I also identified with the moments when he talked about some of the letters he received from fellow Christians, essentially telling him that it was his fault he lost his pitching arm to cancer; that if he’s had more faith it wouldn’t have happened, or that if he just prayed hard enough the diagnoses would change. He gets angry at this, considering his relationship with God to be like a private room that one shouldn’t intrude on unless asked and yet these people try to force their way into his room with their chastising of him. Reading When You Can’t Come Back again now, brought back moments when I was opening mail for a friend who lost her husband on 9/11 and received the same type of letters, telling her essentially that if she had more faith (or was the “right” brand of Christianity) her husband would not have died. I find that to be unbelievably cruel and I think this was a turning point for him as well with the philosophies he had so easily accepted before.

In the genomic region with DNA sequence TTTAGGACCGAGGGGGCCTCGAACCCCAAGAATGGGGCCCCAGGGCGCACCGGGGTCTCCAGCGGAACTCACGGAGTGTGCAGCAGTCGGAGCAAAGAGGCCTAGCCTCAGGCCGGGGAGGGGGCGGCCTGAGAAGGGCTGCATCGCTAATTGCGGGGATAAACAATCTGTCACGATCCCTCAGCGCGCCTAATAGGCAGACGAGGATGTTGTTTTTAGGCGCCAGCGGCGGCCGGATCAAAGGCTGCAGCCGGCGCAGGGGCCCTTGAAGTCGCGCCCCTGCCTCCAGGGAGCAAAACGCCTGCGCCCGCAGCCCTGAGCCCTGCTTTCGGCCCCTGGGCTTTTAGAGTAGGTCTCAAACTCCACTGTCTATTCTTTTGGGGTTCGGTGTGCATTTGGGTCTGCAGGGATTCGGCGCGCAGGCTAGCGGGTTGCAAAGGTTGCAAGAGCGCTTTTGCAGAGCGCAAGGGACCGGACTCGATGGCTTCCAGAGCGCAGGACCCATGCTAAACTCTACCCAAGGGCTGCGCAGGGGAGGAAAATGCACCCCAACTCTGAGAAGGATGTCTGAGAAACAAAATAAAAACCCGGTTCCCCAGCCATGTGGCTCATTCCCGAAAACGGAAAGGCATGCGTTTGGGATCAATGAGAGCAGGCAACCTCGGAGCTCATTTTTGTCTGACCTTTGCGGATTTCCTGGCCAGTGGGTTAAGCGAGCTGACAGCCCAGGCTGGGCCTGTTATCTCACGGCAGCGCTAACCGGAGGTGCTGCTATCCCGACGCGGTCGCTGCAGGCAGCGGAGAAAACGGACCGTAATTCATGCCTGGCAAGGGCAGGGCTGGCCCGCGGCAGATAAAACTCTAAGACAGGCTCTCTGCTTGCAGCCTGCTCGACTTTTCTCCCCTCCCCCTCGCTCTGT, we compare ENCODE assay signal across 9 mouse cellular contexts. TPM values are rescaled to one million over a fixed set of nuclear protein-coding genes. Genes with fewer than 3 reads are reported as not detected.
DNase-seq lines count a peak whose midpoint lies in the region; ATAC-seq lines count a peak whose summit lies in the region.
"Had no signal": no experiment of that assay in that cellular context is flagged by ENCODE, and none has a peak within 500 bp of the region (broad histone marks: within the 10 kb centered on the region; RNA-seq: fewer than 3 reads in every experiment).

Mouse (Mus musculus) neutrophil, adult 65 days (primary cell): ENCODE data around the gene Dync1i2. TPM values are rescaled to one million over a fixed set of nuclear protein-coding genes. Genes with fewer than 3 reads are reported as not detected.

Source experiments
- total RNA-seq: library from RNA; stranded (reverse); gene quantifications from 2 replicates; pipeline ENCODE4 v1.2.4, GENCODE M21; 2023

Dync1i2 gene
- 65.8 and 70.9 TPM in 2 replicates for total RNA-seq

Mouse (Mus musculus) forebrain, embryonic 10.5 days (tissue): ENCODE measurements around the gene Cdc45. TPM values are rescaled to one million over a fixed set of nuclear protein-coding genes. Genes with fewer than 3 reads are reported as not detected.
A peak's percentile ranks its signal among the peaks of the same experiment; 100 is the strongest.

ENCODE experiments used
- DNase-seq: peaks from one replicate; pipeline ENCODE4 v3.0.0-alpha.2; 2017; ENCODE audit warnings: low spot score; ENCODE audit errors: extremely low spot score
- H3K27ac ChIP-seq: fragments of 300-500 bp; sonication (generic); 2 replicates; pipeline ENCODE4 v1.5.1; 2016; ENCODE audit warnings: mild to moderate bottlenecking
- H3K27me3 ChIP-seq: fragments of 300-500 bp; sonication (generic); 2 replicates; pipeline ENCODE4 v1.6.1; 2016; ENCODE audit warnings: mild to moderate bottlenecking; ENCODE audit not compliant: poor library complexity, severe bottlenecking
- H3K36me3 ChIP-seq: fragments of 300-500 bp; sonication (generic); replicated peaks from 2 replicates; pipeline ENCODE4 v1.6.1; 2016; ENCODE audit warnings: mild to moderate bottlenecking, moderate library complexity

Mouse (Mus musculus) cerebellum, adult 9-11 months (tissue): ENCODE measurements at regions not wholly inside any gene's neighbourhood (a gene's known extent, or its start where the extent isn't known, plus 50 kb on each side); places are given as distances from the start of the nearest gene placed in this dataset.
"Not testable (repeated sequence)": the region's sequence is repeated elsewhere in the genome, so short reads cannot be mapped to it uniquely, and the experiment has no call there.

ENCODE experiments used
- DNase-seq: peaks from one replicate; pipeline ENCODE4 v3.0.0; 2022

The book is really about the two of them and the journey they go through during this time in their lives. A chapter about their children seems almost like an afterthought, and for that reason When You Can’t Come Back might seem a bit self-involved. However, I think writing it was probably cathartic for them and it helps others to realize that others have gone through troubled times and it’s okay to wonder where God is. It’s okay to ask for help. It’s okay to say your church isn’t giving you what you need spiritually.
As both a Christian and a baseball fan, I found plenty to inspire me and identify with in When You Can’t Come Back. Others might not. I really enjoyed the last few chapters where he associated a lot of finding the path to God and the path in life to the movie Field of Dreams, one most baseball fans will know without his detailed descriptions of the movie’s events. But if you read about some of what the Draveckys went through over a period in their life, you might think twice about your own outlook on your life.
Categories: Book Reviews